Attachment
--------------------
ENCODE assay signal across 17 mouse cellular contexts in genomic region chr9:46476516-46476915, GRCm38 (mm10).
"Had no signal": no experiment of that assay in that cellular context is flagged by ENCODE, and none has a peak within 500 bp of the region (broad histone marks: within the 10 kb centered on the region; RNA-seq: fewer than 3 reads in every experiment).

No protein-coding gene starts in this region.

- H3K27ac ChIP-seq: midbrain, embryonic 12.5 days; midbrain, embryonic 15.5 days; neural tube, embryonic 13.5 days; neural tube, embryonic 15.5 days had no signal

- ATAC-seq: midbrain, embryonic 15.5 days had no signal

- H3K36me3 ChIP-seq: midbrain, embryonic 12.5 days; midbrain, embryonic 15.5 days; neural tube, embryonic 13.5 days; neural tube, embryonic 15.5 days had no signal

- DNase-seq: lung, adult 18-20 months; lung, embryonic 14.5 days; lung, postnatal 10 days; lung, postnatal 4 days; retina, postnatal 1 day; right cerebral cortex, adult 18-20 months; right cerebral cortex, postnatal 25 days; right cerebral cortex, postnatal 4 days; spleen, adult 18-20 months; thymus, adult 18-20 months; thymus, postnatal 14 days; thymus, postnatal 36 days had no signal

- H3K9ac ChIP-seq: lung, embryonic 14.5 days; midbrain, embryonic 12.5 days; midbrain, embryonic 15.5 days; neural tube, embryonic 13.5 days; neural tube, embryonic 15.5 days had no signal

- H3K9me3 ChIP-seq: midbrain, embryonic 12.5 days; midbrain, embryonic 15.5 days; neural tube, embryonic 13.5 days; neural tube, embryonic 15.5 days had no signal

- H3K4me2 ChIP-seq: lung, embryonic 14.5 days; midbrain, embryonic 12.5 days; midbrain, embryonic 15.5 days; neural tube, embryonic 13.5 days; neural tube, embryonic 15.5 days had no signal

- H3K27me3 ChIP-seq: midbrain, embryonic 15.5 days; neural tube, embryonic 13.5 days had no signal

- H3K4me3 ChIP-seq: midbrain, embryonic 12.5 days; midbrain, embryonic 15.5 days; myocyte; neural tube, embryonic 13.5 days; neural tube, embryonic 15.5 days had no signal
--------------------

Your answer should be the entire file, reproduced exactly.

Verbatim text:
ENCODE assay signal across 17 mouse cellular contexts in genomic region chr9:46476516-46476915, GRCm38 (mm10).
"Had no signal": no experiment of that assay in that cellular context is flagged by ENCODE, and none has a peak within 500 bp of the region (broad histone marks: within the 10 kb centered on the region; RNA-seq: fewer than 3 reads in every experiment).

No protein-coding gene starts in this region.

- H3K27ac ChIP-seq: midbrain, embryonic 12.5 days; midbrain, embryonic 15.5 days; neural tube, embryonic 13.5 days; neural tube, embryonic 15.5 days had no signal

- ATAC-seq: midbrain, embryonic 15.5 days had no signal

- H3K36me3 ChIP-seq: midbrain, embryonic 12.5 days; midbrain, embryonic 15.5 days; neural tube, embryonic 13.5 days; neural tube, embryonic 15.5 days had no signal

- DNase-seq: lung, adult 18-20 months; lung, embryonic 14.5 days; lung, postnatal 10 days; lung, postnatal 4 days; retina, postnatal 1 day; right cerebral cortex, adult 18-20 months; right cerebral cortex, postnatal 25 days; right cerebral cortex, postnatal 4 days; spleen, adult 18-20 months; thymus, adult 18-20 months; thymus, postnatal 14 days; thymus, postnatal 36 days had no signal

- H3K9ac ChIP-seq: lung, embryonic 14.5 days; midbrain, embryonic 12.5 days; midbrain, embryonic 15.5 days; neural tube, embryonic 13.5 days; neural tube, embryonic 15.5 days had no signal

- H3K9me3 ChIP-seq: midbrain, embryonic 12.5 days; midbrain, embryonic 15.5 days; neural tube, embryonic 13.5 days; neural tube, embryonic 15.5 days had no signal

- H3K4me2 ChIP-seq: lung, embryonic 14.5 days; midbrain, embryonic 12.5 days; midbrain, embryonic 15.5 days; neural tube, embryonic 13.5 days; neural tube, embryonic 15.5 days had no signal

- H3K27me3 ChIP-seq: midbrain, embryonic 15.5 days; neural tube, embryonic 13.5 days had no signal

- H3K4me3 ChIP-seq: midbrain, embryonic 12.5 days; midbrain, embryonic 15.5 days; myocyte; neural tube, embryonic 13.5 days; neural tube, embryonic 15.5 days had no signal